Soundbites is a nutritional supplement. Soundbites is not a prescription drug. Soundbites is produced in compliance with FDA Good Manufacturing Practices (GMP) and complies with FDA Dietary Supplements Health and Education Act (DSHEA) regulations. These statements have not been evaluated by the FDA. Soundbites is not intended to diagnose, cure, treat or prevent any disease. However, hearing loss is a metabolic stress disorder, not a disease. Tinnitus and hyperacusis are neurological disorders, not diseases.

The adult daily dose of each micronutrient in Soundbites is higher than the RDI (recommended daily intake) but lower than the UL (upper limit). There is no indication that Soundbites interacts with pharmaceuticals, and there are no side effects from taking Soundbites. Cigarette smokers and those with lung cancer are encouraged to consult a doctor before taking supplemental vitamin A. Children under 9 years of age require a smaller dose than contained in Soundbites one softgel capsule (contact and we’ll send you a dosing chart and instructions).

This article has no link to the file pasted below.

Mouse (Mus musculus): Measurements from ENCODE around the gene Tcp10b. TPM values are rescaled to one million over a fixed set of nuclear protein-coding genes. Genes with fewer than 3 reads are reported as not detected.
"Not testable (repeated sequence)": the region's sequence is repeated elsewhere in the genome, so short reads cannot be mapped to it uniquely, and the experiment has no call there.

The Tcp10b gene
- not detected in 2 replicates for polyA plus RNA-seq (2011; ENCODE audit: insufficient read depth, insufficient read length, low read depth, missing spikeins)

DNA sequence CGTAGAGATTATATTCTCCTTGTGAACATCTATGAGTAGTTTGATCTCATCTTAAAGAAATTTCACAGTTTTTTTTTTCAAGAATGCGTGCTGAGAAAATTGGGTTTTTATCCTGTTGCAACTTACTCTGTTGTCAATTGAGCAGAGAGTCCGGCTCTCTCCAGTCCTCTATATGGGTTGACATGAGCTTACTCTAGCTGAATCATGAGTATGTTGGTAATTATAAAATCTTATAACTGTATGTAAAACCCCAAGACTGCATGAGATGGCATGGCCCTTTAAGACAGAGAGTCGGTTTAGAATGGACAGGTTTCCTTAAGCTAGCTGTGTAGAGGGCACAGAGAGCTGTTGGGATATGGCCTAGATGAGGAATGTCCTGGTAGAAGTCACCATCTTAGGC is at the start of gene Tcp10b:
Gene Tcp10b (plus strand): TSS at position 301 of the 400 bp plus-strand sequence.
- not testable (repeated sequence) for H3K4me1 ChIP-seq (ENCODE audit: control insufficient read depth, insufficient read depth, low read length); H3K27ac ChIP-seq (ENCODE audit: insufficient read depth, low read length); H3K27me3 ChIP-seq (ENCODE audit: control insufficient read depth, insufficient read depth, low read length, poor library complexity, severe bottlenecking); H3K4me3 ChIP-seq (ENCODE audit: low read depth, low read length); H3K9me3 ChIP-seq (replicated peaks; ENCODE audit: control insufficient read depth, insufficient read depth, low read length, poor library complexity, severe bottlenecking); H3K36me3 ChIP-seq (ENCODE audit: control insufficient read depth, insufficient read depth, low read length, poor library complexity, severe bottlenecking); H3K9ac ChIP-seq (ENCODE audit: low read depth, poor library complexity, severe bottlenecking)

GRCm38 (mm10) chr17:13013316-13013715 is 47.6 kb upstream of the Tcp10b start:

The Soundbites formula is known in the peer reviewed medical literature as ACEMg with the 2007 publication of the peer reviewed paper disclosing the formula and demonstrating its unexpected synergistic beneficial effect of maintaining normal auditory function when noise intensity increases by 30 dB, and to reduce inner ear pathology for noise by 75% (Le Prell et al, 2007) [1].